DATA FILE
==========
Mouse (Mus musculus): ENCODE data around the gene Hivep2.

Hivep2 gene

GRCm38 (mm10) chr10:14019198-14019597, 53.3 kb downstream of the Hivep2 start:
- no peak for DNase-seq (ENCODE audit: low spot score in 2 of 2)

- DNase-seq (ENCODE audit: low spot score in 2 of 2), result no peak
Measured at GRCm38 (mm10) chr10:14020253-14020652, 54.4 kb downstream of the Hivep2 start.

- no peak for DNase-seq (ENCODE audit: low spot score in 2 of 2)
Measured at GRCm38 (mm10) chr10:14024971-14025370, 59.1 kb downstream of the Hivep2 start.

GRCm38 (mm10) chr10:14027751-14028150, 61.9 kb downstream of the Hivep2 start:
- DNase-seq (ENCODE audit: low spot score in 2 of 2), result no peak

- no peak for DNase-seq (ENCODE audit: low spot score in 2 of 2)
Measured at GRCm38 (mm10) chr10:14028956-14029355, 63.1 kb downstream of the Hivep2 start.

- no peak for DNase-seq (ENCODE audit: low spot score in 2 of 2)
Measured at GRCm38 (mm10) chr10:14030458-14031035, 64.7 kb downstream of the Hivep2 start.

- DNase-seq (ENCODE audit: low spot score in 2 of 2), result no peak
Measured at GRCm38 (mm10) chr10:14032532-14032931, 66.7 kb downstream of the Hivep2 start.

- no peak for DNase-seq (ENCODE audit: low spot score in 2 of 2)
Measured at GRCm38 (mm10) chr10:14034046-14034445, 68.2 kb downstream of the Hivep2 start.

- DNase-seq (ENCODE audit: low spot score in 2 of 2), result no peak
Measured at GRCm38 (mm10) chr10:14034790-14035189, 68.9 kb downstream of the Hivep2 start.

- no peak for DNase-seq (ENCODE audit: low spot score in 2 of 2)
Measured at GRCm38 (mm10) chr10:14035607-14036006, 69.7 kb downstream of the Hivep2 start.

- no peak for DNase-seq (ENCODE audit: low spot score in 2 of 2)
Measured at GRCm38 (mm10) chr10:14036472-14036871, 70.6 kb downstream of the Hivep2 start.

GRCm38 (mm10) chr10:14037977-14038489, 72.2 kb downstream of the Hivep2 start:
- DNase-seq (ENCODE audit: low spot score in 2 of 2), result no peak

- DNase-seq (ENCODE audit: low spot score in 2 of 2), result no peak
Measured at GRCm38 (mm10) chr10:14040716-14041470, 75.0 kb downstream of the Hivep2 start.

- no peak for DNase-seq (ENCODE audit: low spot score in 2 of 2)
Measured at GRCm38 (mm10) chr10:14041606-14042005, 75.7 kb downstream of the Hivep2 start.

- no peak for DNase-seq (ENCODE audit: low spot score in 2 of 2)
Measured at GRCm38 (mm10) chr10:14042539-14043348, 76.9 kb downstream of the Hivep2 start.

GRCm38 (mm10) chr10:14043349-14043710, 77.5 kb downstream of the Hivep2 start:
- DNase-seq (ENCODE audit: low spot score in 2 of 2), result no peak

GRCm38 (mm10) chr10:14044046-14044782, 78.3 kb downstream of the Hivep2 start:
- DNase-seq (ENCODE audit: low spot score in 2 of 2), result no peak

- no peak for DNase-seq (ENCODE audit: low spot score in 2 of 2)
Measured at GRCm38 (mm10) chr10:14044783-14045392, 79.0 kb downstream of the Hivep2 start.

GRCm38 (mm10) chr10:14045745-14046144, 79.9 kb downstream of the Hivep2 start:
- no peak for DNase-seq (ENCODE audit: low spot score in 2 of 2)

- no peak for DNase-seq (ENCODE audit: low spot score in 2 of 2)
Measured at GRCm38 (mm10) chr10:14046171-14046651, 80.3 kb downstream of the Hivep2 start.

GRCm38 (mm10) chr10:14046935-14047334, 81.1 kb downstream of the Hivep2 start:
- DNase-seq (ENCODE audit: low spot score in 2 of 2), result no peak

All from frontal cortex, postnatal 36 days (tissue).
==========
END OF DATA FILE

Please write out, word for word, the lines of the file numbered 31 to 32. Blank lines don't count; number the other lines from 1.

- no peak for DNase-seq (ENCODE audit: low spot score in 2 of 2)
Measured at GRCm38 (mm10) chr10:14042539-14043348, 76.9 kb downstream of the Hivep2 start.